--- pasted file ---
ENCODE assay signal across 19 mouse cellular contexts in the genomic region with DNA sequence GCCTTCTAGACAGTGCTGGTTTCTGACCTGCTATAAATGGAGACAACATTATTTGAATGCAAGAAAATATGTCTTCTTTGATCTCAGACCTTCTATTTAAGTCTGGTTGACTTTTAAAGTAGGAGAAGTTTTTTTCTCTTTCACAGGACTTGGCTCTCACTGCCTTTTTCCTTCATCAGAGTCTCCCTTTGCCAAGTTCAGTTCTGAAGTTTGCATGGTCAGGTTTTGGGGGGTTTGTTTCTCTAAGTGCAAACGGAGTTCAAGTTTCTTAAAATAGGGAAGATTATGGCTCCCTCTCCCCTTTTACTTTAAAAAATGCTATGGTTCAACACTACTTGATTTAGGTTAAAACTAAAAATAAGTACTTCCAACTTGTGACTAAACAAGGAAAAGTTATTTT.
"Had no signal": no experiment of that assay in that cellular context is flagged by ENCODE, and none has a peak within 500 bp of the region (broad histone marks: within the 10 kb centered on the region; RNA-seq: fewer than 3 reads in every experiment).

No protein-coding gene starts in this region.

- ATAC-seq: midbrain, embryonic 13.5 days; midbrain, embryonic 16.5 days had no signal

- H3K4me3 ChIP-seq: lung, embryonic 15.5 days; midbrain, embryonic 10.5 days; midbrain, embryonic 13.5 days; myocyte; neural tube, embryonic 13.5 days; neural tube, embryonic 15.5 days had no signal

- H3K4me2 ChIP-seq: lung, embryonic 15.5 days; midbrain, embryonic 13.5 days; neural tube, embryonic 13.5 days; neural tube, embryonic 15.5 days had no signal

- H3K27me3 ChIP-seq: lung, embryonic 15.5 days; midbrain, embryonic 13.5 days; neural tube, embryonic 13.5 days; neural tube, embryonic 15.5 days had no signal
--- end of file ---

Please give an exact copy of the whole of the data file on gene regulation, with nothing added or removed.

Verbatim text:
ENCODE assay signal across 19 mouse cellular contexts in the genomic region with DNA sequence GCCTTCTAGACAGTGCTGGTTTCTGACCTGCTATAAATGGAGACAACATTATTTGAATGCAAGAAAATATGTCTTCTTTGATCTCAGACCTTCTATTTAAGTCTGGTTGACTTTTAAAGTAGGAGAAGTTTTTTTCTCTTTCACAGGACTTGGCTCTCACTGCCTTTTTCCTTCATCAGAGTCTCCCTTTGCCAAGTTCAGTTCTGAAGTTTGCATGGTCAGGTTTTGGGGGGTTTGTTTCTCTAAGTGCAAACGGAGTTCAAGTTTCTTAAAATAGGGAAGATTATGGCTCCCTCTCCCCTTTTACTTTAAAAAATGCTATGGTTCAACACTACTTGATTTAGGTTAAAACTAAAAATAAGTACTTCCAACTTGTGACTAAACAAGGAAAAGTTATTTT.
"Had no signal": no experiment of that assay in that cellular context is flagged by ENCODE, and none has a peak within 500 bp of the region (broad histone marks: within the 10 kb centered on the region; RNA-seq: fewer than 3 reads in every experiment).

No protein-coding gene starts in this region.

- ATAC-seq: midbrain, embryonic 13.5 days; midbrain, embryonic 16.5 days had no signal

- H3K4me3 ChIP-seq: lung, embryonic 15.5 days; midbrain, embryonic 10.5 days; midbrain, embryonic 13.5 days; myocyte; neural tube, embryonic 13.5 days; neural tube, embryonic 15.5 days had no signal

- H3K4me2 ChIP-seq: lung, embryonic 15.5 days; midbrain, embryonic 13.5 days; neural tube, embryonic 13.5 days; neural tube, embryonic 15.5 days had no signal

- H3K27me3 ChIP-seq: lung, embryonic 15.5 days; midbrain, embryonic 13.5 days; neural tube, embryonic 13.5 days; neural tube, embryonic 15.5 days had no signal